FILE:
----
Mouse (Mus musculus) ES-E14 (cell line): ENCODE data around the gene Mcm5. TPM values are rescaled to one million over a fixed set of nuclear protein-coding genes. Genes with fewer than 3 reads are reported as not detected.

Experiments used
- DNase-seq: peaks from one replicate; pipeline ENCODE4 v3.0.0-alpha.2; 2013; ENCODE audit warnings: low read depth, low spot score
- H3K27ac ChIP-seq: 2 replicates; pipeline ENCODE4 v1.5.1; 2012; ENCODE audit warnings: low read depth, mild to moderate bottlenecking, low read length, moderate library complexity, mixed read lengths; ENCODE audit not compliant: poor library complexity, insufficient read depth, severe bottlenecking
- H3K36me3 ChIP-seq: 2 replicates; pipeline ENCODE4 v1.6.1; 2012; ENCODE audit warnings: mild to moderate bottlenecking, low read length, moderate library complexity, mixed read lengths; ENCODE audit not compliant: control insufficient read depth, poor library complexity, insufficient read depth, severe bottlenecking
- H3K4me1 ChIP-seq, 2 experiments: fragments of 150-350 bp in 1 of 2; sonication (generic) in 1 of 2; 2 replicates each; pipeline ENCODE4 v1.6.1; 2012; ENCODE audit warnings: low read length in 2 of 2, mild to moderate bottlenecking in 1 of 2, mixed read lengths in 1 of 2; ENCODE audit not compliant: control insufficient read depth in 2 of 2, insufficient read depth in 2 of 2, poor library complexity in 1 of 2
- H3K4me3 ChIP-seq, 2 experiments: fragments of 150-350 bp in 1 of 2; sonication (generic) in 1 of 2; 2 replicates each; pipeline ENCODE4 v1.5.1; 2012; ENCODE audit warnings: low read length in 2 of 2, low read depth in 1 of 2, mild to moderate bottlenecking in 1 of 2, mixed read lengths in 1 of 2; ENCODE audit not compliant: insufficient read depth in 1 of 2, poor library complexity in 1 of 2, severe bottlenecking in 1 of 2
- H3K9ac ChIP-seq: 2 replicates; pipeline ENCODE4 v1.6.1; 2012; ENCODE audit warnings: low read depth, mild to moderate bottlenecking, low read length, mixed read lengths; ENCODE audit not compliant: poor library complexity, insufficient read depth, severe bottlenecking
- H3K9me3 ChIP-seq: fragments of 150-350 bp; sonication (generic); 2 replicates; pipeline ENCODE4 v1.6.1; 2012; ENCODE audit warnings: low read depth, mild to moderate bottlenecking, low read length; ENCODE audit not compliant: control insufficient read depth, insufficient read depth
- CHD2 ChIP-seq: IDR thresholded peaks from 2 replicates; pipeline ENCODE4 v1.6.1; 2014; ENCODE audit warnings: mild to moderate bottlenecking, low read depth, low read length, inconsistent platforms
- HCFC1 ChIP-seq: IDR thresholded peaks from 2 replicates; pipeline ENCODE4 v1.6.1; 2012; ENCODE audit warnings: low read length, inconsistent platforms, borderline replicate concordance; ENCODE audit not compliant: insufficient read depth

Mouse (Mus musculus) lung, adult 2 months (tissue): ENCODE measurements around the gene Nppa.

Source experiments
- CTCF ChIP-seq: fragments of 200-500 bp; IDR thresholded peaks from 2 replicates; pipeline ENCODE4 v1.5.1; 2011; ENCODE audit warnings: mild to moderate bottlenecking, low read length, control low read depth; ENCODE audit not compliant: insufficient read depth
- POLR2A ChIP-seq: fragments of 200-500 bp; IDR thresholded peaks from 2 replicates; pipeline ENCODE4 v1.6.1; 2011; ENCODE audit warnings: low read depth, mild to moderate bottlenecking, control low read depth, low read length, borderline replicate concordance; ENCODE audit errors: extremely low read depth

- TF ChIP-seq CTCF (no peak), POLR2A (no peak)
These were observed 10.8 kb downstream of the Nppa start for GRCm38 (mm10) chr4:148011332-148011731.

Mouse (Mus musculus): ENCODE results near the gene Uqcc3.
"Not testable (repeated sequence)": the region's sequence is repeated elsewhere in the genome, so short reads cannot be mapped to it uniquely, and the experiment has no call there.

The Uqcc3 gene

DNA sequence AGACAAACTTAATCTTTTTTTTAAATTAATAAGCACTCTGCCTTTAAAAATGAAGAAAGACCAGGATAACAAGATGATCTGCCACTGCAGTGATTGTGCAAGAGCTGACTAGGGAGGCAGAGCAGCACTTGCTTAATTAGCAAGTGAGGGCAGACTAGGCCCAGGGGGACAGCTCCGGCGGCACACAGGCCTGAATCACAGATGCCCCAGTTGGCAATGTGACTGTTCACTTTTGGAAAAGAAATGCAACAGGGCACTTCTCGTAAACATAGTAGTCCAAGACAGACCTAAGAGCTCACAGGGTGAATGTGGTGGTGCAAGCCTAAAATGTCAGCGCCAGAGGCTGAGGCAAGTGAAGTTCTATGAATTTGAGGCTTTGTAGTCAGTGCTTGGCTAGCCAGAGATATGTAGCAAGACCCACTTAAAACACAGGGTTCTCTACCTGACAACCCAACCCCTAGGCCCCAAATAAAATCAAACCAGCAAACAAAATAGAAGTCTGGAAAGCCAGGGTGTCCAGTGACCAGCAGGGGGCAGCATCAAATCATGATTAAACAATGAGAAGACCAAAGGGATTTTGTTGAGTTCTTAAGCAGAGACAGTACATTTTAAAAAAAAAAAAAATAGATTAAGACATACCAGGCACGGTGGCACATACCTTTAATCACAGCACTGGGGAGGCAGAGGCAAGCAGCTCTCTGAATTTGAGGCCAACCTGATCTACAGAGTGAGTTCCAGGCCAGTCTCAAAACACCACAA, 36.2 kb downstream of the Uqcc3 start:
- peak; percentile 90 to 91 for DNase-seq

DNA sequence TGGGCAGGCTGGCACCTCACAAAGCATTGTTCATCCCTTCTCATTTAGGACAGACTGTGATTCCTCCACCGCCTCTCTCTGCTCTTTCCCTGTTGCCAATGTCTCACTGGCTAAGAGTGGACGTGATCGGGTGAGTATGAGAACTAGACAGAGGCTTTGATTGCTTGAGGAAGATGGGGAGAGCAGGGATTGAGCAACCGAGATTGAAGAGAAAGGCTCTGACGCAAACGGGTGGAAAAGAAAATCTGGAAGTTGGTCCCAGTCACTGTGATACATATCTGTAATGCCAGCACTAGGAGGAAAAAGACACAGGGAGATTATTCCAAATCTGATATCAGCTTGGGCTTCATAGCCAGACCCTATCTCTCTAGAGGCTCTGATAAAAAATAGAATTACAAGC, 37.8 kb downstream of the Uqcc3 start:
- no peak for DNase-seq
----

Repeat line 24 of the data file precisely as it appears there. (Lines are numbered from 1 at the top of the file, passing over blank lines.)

- no peak for DNase-seq